Our preceptorship framework is now embedded into 16 of the 18 maternity trusts in London. It makes sure new midwives have the support they need to develop their careers and skills, and that they feel encouraged to stay in the profession. The pandemic has disrupted many student midwives’ education, so having a robust preceptorship programme has become increasingly important. The NHS England National Retention Programme has picked up the CapitalMidwife preceptorship framework idea and is piloting it in South East England. We hope it will be rolled out more widely in due course.

Our CapitalMidwife civility toolkit contains ten evidence-based, easy-to-follow initiatives that can improve civility in the workplace. They’re based on ideas from a series of webinars we ran about ‘growing our culture of kindness’, and the NHS civility and respect toolkit. We’ve also included resources to help organisations implement them. Some of the initiatives include empowering people to become active bystanders, promoting speaking up, and implementing a ‘first name’ and ‘real name’ approach. Our toolkit is receiving national interest, with trusts from around England reaching out for copies of it. National maternity groups are also discussing how they can circulate the toolkit more widely.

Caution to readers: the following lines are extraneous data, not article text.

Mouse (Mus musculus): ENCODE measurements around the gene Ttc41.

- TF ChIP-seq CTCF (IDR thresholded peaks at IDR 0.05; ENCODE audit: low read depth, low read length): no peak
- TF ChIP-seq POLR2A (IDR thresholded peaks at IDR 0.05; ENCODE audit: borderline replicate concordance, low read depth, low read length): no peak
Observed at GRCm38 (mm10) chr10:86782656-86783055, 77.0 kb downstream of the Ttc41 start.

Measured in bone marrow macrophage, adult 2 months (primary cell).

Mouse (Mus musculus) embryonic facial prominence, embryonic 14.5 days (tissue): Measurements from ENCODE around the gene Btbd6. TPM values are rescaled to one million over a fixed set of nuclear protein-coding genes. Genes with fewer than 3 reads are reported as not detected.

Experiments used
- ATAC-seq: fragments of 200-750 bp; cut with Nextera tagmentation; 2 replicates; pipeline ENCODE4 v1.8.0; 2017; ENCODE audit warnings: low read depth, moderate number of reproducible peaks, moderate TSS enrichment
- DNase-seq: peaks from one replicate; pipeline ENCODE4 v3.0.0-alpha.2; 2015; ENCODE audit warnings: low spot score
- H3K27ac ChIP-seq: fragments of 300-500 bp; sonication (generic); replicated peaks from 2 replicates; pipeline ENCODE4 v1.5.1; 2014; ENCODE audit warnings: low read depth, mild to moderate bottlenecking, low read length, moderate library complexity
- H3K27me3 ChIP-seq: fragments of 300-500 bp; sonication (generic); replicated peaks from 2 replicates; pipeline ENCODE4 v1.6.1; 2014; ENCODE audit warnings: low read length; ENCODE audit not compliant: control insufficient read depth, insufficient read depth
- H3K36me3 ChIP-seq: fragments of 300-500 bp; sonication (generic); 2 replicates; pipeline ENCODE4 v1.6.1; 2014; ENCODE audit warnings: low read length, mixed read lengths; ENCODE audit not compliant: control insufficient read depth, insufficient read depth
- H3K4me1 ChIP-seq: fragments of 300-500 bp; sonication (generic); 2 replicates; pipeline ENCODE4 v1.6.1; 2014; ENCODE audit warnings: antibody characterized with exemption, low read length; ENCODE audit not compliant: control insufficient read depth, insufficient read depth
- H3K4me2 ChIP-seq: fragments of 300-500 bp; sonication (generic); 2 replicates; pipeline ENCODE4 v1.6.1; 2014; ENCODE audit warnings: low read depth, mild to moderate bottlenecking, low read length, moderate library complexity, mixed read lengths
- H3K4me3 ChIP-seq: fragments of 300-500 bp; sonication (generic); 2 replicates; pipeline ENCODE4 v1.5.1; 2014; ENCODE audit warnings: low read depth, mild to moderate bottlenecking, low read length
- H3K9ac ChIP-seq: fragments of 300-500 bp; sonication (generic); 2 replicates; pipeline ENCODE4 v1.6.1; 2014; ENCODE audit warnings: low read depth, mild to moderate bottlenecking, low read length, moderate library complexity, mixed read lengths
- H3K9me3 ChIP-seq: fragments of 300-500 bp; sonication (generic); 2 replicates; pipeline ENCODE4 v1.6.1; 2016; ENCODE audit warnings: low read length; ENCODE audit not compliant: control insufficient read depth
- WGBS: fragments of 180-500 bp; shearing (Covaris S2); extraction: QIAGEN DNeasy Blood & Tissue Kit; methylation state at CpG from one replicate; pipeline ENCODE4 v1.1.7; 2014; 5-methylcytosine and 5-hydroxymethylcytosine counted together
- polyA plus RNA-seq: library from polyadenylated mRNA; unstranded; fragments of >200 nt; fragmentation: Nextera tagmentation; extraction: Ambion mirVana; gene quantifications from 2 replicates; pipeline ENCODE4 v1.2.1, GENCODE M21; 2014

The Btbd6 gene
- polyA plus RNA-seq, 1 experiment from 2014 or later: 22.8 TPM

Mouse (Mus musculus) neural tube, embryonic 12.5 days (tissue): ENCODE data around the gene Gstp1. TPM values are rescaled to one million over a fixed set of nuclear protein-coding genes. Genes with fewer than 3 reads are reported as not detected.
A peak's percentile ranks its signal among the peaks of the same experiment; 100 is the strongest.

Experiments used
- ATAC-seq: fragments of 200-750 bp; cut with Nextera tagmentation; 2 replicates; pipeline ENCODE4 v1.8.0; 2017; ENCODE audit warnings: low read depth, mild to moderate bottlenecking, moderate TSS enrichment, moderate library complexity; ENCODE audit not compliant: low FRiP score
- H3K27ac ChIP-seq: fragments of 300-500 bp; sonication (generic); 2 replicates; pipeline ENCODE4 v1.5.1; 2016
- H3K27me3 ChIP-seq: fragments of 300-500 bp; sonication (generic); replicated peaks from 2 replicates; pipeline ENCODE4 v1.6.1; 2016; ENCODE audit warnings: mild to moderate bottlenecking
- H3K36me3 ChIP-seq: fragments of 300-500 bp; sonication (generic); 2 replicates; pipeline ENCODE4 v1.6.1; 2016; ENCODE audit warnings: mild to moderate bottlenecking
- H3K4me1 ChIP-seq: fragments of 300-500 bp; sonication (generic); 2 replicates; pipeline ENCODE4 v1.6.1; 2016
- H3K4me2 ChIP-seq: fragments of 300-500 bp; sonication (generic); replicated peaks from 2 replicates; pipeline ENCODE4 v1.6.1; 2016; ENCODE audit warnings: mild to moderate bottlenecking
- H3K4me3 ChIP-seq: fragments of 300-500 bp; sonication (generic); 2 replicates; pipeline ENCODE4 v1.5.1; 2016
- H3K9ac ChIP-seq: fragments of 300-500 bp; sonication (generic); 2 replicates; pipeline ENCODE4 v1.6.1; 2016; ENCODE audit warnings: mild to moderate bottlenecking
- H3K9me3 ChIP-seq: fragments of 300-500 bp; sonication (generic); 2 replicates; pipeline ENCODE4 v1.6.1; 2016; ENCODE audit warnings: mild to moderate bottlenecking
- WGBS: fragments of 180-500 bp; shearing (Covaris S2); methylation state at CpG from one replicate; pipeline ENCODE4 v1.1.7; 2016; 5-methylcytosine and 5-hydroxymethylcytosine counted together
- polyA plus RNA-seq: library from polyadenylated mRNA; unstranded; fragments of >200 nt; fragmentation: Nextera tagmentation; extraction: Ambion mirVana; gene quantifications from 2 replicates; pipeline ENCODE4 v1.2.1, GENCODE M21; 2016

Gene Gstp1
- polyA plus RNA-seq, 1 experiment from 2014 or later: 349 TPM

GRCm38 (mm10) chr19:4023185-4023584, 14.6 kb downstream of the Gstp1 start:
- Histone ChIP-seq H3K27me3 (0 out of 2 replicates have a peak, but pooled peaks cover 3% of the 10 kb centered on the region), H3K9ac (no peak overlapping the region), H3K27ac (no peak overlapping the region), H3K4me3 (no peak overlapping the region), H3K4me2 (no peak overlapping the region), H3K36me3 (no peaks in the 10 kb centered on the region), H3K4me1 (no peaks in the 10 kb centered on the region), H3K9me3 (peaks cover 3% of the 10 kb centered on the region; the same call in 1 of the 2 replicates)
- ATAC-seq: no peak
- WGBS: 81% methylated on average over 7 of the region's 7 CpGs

Improving equality, diversity and inclusion

A lot of our work focuses on improving equality, diversity and inclusion (EDI), and supporting ethnic minority midwives. In 2020, a group of ethnic minority maternity staff, led by Dr Gloria Rowland, published a report called Turning the Tide (TtT). It highlighted the experiences of ethnic minority NHS maternity staff in England during and beyond the Covid-19 pandemic. It’s a grim read but the findings are unsurprising: ethnic minority maternity staff have always faced huge inequalities. The CapitalMidwife programme wants to make sure sure every midwife in London is treated equally, and it’s very clear that ethnic minority staff often don’t get the support they need.

To create EDI products, the CapitalMidwife team listens and facilitates. We have an incredible advisory group, which includes the authors of the TtT report and other ethnic minority maternity leaders, both in London and nationally. They’ve designed and shaped an anti-racism framework, which we’re now piloting across London, and a fellowship for band six and seven ethnic minority midwives that will begin in April.

The anti-racism framework and fellowship